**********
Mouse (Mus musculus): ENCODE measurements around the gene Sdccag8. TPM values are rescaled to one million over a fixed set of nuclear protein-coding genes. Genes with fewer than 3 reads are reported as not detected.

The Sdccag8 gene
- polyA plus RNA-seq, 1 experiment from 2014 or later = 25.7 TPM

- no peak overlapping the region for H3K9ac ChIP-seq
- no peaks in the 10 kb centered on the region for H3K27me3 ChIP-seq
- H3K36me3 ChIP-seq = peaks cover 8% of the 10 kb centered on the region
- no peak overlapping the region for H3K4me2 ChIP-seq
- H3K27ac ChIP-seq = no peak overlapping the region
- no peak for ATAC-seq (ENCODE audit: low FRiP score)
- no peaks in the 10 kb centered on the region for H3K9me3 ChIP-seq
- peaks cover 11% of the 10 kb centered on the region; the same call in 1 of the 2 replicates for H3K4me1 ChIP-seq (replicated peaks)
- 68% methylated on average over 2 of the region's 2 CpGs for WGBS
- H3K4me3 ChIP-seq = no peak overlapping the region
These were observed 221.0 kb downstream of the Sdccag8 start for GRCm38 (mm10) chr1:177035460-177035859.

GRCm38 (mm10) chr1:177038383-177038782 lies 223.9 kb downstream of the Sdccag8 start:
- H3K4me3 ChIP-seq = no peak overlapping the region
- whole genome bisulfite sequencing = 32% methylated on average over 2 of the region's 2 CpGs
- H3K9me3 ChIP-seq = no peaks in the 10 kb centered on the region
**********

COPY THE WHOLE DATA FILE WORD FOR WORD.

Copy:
Mouse (Mus musculus): ENCODE measurements around the gene Sdccag8. TPM values are rescaled to one million over a fixed set of nuclear protein-coding genes. Genes with fewer than 3 reads are reported as not detected.

The Sdccag8 gene
- polyA plus RNA-seq, 1 experiment from 2014 or later = 25.7 TPM

- no peak overlapping the region for H3K9ac ChIP-seq
- no peaks in the 10 kb centered on the region for H3K27me3 ChIP-seq
- H3K36me3 ChIP-seq = peaks cover 8% of the 10 kb centered on the region
- no peak overlapping the region for H3K4me2 ChIP-seq
- H3K27ac ChIP-seq = no peak overlapping the region
- no peak for ATAC-seq (ENCODE audit: low FRiP score)
- no peaks in the 10 kb centered on the region for H3K9me3 ChIP-seq
- peaks cover 11% of the 10 kb centered on the region; the same call in 1 of the 2 replicates for H3K4me1 ChIP-seq (replicated peaks)
- 68% methylated on average over 2 of the region's 2 CpGs for WGBS
- H3K4me3 ChIP-seq = no peak overlapping the region
These were observed 221.0 kb downstream of the Sdccag8 start for GRCm38 (mm10) chr1:177035460-177035859.

GRCm38 (mm10) chr1:177038383-177038782 lies 223.9 kb downstream of the Sdccag8 start:
- H3K4me3 ChIP-seq = no peak overlapping the region
- whole genome bisulfite sequencing = 32% methylated on average over 2 of the region's 2 CpGs
- H3K9me3 ChIP-seq = no peaks in the 10 kb centered on the region